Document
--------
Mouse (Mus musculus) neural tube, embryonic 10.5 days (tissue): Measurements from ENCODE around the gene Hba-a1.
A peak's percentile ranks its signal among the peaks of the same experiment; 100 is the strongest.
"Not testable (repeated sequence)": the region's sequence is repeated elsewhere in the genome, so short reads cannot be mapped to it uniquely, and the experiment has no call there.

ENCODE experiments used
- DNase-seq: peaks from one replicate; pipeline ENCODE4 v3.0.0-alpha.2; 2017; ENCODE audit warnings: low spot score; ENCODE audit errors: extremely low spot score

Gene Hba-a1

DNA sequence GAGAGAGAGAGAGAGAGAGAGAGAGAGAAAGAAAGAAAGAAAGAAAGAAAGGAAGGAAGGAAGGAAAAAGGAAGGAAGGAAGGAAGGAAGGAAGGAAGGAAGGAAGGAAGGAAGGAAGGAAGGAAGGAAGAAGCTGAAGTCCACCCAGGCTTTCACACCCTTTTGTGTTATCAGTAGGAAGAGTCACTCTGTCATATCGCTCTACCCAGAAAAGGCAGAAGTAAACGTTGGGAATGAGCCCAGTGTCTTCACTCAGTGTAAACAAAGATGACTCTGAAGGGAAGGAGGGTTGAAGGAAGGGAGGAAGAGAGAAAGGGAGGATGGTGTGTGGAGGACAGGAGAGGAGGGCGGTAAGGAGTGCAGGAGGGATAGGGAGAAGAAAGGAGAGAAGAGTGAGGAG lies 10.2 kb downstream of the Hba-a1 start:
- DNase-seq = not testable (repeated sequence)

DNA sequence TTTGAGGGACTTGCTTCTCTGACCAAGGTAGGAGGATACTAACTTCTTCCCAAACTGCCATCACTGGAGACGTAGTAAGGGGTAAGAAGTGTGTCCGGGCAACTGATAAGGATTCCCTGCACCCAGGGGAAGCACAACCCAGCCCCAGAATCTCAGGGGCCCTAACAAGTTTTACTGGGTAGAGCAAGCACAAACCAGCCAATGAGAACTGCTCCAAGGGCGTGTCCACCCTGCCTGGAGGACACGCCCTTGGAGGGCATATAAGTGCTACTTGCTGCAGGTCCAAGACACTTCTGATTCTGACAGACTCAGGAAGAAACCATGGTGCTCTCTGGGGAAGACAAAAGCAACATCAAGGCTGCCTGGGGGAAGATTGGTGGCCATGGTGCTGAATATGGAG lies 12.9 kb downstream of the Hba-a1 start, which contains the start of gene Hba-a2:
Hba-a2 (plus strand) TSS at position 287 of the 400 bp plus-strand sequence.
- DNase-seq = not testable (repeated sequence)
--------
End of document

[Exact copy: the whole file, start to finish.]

Mouse (Mus musculus) neural tube, embryonic 10.5 days (tissue): Measurements from ENCODE around the gene Hba-a1.
A peak's percentile ranks its signal among the peaks of the same experiment; 100 is the strongest.
"Not testable (repeated sequence)": the region's sequence is repeated elsewhere in the genome, so short reads cannot be mapped to it uniquely, and the experiment has no call there.

ENCODE experiments used
- DNase-seq: peaks from one replicate; pipeline ENCODE4 v3.0.0-alpha.2; 2017; ENCODE audit warnings: low spot score; ENCODE audit errors: extremely low spot score

Gene Hba-a1

DNA sequence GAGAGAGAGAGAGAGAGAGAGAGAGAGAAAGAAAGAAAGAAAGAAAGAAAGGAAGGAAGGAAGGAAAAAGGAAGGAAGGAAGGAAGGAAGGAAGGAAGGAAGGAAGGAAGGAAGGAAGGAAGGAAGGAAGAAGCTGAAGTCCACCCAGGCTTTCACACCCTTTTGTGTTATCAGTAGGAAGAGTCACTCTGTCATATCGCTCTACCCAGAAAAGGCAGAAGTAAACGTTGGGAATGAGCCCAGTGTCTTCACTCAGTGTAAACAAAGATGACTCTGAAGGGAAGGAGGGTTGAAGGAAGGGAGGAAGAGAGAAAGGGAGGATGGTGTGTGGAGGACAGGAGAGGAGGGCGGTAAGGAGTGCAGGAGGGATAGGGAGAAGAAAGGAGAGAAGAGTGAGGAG lies 10.2 kb downstream of the Hba-a1 start:
- DNase-seq = not testable (repeated sequence)

DNA sequence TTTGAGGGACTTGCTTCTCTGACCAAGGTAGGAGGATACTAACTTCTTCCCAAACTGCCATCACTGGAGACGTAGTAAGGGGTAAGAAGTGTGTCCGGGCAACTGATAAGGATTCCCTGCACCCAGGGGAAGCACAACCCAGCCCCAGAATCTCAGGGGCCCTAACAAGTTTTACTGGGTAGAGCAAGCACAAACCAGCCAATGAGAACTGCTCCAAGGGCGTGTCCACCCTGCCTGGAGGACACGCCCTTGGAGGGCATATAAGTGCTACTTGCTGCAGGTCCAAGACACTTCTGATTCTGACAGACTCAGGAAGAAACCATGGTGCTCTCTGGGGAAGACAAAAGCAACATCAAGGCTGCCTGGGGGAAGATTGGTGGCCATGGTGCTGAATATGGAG lies 12.9 kb downstream of the Hba-a1 start, which contains the start of gene Hba-a2:
Hba-a2 (plus strand) TSS at position 287 of the 400 bp plus-strand sequence.
- DNase-seq = not testable (repeated sequence)